The first and most obvious question for any government considering negotiations is whether the terrorists it faces can make good negotiating partners. Bruce Hoffman, of Georgetown University; William Zartman, of Johns Hopkins University; and other experts believe that terrorists' stated aims and ideology should be the decisive factor in determining whether they might be willing to compromise. Hence, these experts draw a distinction between nihilistic terrorists, who have "absolute" or even "apocalyptic" goals (often religiously inspired) and for whom violence has become a perverted form of self-realization, and
more "traditional" terrorists, who are believed to be "instrumental" or "political" in their aspirations and so have the potential to become constructive interlocutors.

This distinction between supposedly rational terrorists and irrational ones, however, is often in the eye of the beholder. If the IRA and ETA appear to be more rational than, say, al Qaeda, it is because their goals -- nationalism and separatism -- have a long ...

The remainder of this article will unfortunately cost you $5.95 here (emphases my own).

_______________________

**/  If you use the simplest definition of "patriotism"  -- pride in one's own country -- I, like 90% of Americans, am extremely "patriotic."  I am proud of our Constitutional form of government, the American Enlightenment from which it drew its wisdom, and the rule of law.  I am particularly proud of the Bill of Rights, a document guaranteeing the liberties of the minority against the potential tyrannies of the majority.  My own favorite amendments are the First, the Fourth through Eighth, the Thirteenth through Fifteenth, and, of course, the Nineteenth. 

I'm proud to be descended from immigrants, both externally -- England, Sweden, Ireland, Scotland -- and internally -- an escape from the Dust Bowl to California. I'm proud of our unique social and economic mobility though not blinded to the fact that many are stuck in a cycle of poverty from which they have not been able to escape.  I'm proud of the public education system that provided me with the ability to go to University and Law School at a very minimal cost.  

I am proud to be a part of a culture and political system that values and protects dissent and supports a "free marketplace of ideas" as the best  means of distinguishing between the better and the worse; the good and the bad, the moderate and the radical, the useful and the not so much.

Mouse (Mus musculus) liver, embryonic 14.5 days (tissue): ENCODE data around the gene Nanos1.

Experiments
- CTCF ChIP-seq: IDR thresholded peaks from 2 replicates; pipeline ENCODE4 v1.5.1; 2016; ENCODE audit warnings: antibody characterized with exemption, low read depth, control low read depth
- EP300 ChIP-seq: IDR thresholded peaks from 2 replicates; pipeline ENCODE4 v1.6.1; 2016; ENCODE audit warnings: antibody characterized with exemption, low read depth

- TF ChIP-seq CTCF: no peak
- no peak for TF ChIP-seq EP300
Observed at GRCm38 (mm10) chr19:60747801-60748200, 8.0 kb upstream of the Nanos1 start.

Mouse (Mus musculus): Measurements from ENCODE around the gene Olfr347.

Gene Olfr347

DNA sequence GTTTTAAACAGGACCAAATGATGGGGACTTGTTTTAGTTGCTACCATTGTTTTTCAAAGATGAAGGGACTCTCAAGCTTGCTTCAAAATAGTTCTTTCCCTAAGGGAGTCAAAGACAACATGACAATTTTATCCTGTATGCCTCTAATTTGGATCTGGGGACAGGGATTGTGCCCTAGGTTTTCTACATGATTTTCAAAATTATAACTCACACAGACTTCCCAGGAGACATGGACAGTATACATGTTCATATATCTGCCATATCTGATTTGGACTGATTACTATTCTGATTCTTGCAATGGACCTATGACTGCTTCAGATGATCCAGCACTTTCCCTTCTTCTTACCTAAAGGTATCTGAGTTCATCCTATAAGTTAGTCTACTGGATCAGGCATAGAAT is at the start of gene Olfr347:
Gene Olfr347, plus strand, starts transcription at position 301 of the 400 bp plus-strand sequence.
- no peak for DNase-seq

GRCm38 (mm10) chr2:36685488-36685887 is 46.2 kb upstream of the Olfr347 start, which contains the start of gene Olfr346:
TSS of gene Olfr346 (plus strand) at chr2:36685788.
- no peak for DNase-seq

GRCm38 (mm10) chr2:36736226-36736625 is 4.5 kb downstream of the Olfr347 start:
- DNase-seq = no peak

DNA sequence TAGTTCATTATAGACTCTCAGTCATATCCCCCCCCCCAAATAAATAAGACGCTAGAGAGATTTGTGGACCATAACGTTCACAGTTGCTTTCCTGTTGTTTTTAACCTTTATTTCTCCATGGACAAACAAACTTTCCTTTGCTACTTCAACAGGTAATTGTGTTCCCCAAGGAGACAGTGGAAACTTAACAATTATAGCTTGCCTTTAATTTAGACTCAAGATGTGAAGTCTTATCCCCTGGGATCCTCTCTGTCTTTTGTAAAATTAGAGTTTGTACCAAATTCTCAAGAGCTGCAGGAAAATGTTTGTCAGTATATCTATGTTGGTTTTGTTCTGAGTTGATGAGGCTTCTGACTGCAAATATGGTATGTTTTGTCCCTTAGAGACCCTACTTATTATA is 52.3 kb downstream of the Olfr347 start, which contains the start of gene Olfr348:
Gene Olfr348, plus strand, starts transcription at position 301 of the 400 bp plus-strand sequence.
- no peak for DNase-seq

There is also much about America of which I am not proud.  Just as there is much in myself that does not stir pride.  Because we are all dual natured, our political, social, and economic systems naturally follow -- greedy as well as generous; empowering as well as stifling; peaceful as well as war-mongering; forgiving as well as retributive.  In a democracy that encourages dissent, my criticims of American institutions and activities should never be taken for a lack of patriotism.  In fact, I consider it my patriotic duty to engage in the political process with the intention of making what is good better and diminishing that which is bad.  

**/  Here's a useful wikipedia definition of terrorism: 

As terrorism ultimately involves the use or threat of violence with the aim of creating fear not only to the victims but among a wide audience, it is fear which distinguishes terrorism from both conventional and guerrilla warfare. While both conventional military forces may engage in psychological warfare and guerrilla forces may engage in acts of terror and other forms of propaganda, they both aim at military victory. Terrorism on the other hand aims to achieve political or other goals, when direct military victory is not possible. This has resulted in some social scientists referring to guerrilla warfare as the "weapon of the weak" and terrorism as the "weapon of the weakest."

Negotiating Law Firm Happiness: Partnership Compensation

I've got a little series on law firm happiness going on over at the tremendous workplace law resource Connecticut Employment Law BlogDan Schwartz, the dynamite Blog Meister behind Connecticut Employment Law had to take a blog break  while actually TRYING A CASE (yes, people still DO).  While working, he filled his excellent blog with guest posts, including my three-part series ending with partnership compensation today.